# Estimate limit without using L'Hopital [closed]

It is possible to estimate the following limit without using L'Hopital Rule?

$$\lim_{x\to \frac{\pi }{3}}\left(\frac{\sin\left(x-\frac{\pi}{3}\right)}{1-2\cos\left(x\right)}\right)$$

I will be happy to get any tip!

• You can try using taylor series – Libertas Mar 6 at 22:58
• One of my professors at the university was very against L'Hopital, because it can be replaced by using enough taylor expansions which are often easier to use (and in general have many more uses and should thus be taught more). – Bakuriu Mar 7 at 8:54

• First, recenter around $$0$$, because $$0$$ is nicer to think about, and it's easier to recognize identities around it: $$\lim_{x\to \frac{\pi }{3}} \frac{\sin\left(x-\frac{\pi}{3}\right)}{1-2\cos x} = \lim_{x\to 0} \frac{\sin x}{1-2\cos\left(x+\frac{\pi }{3}\right)}$$

• Next, using the identity $$\cos(a+b)=\cos a \cos b-\sin a \sin b$$, you get $$1-2\cos\left(x+\frac{\pi }{3}\right) = 1-\cos x + \sqrt{3}\sin x$$

• At this point, you may "expect" $$\sin x \approx x$$ and $$1-\cos x \approx x^2/2$$ around $$0$$ (by a Taylor series expansion), which tells you the limit should be $$1/\sqrt{3}$$. If you don't have that intuition, no problem! It's not necessary. What we want to use are standard limits around $$0$$, like $$\lim_{x\to 0}\frac{\sin x}{x} = 1$$.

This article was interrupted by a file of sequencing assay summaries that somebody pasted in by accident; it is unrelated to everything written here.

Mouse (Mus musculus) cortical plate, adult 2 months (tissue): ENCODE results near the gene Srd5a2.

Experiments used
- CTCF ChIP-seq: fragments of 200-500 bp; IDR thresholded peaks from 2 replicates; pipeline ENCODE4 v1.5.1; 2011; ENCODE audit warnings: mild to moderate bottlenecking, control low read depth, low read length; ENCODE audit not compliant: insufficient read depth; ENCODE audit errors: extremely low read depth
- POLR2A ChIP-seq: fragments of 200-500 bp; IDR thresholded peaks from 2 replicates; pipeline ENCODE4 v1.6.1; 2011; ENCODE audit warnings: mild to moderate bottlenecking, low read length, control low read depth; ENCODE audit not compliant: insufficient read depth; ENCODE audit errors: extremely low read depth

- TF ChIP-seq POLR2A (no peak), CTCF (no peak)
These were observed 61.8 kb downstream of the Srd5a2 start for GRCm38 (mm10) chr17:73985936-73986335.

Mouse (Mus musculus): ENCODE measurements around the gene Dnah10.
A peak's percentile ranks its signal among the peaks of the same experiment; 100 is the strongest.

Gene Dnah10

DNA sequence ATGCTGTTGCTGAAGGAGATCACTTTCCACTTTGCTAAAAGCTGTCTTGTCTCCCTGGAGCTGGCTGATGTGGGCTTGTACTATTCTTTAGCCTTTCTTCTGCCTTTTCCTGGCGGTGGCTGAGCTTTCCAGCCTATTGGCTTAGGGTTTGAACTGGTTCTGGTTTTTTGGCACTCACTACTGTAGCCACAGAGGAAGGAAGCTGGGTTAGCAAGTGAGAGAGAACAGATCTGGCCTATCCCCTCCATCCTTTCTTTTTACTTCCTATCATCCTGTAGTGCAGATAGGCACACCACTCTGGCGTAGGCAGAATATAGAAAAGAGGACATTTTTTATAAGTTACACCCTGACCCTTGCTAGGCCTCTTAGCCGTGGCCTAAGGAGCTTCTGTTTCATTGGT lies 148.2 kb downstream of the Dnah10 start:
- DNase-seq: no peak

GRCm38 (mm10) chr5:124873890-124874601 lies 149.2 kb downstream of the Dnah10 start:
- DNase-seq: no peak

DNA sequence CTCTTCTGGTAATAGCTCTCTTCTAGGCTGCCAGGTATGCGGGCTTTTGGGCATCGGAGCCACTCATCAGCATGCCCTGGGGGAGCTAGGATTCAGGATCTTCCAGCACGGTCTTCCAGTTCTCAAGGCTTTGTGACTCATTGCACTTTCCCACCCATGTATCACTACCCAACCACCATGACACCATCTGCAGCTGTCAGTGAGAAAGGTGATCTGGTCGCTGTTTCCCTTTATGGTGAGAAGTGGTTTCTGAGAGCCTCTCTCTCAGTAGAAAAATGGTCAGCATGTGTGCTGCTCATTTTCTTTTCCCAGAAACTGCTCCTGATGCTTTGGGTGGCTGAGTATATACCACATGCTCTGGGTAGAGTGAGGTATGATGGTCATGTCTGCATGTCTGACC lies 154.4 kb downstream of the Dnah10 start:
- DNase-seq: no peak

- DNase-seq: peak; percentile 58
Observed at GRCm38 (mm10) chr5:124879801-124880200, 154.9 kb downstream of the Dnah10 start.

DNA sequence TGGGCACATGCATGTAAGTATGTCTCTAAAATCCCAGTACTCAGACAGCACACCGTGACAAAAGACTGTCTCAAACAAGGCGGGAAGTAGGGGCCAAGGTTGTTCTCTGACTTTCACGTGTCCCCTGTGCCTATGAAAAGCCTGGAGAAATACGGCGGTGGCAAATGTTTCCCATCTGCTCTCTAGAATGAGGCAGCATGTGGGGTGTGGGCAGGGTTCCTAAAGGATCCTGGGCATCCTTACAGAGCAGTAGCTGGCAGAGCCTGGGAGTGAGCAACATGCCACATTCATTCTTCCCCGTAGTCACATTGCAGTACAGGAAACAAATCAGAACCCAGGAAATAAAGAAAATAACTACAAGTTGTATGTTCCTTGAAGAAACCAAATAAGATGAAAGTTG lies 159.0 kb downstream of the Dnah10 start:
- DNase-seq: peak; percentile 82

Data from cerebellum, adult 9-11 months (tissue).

• You can rewrite $$\frac{\sin x}{1-2\cos\left(x+\frac{\pi }{3}\right)} = \frac{\sin x}{1-\cos x + \sqrt{3}\sin x} = \frac{1}{\frac{1-\cos x}{x}\cdot \frac{x}{{\sin x}} + \sqrt{3}}$$ and use the facts that $$\lim_{x\to0} \frac{1-\cos x}{x} = 0, \qquad \lim_{x\to0} \frac{\sin x}{x} = 1$$ (can you see why?) to conclude that $$\lim_{x\to\frac{\pi}{3}}\frac{\sin x}{1-2\cos\left(x+\frac{\pi }{3}\right)} = \frac{1}{0\cdot 1 + \sqrt{3}} = \frac{1}{\sqrt{3}}$$

This is a variant on Clement C.'s answer, showing a way to further simplify the calculation of the limit.

After recentering the limit around $$x\to0$$ and showing that $$1-2\cos(x-\pi/3)=1-\cos x+\sqrt3\sin x$$, multiply numerator and denominator by $$1+\cos x$$, so that we have

\begin{align} {\sin x\over1-2\cos(x-{\pi\over3})} &={\sin x\over1-\cos x+\sqrt3\sin x}\cdot{1+\cos x\over1+\cos x}\\ &={\sin x(1+\cos x)\over1-\cos^2x+\sqrt3\sin x(1+\cos x)}\\ &={\sin x(1+\cos x)\over\sin^2x+\sqrt3\sin x(1+\cos x)}\\ &={1+\cos x\over\sin x+\sqrt3(1+\cos x)}\\ &\to{1+1\over0+\sqrt3(1+1)}={1\over\sqrt3}\\ \end{align}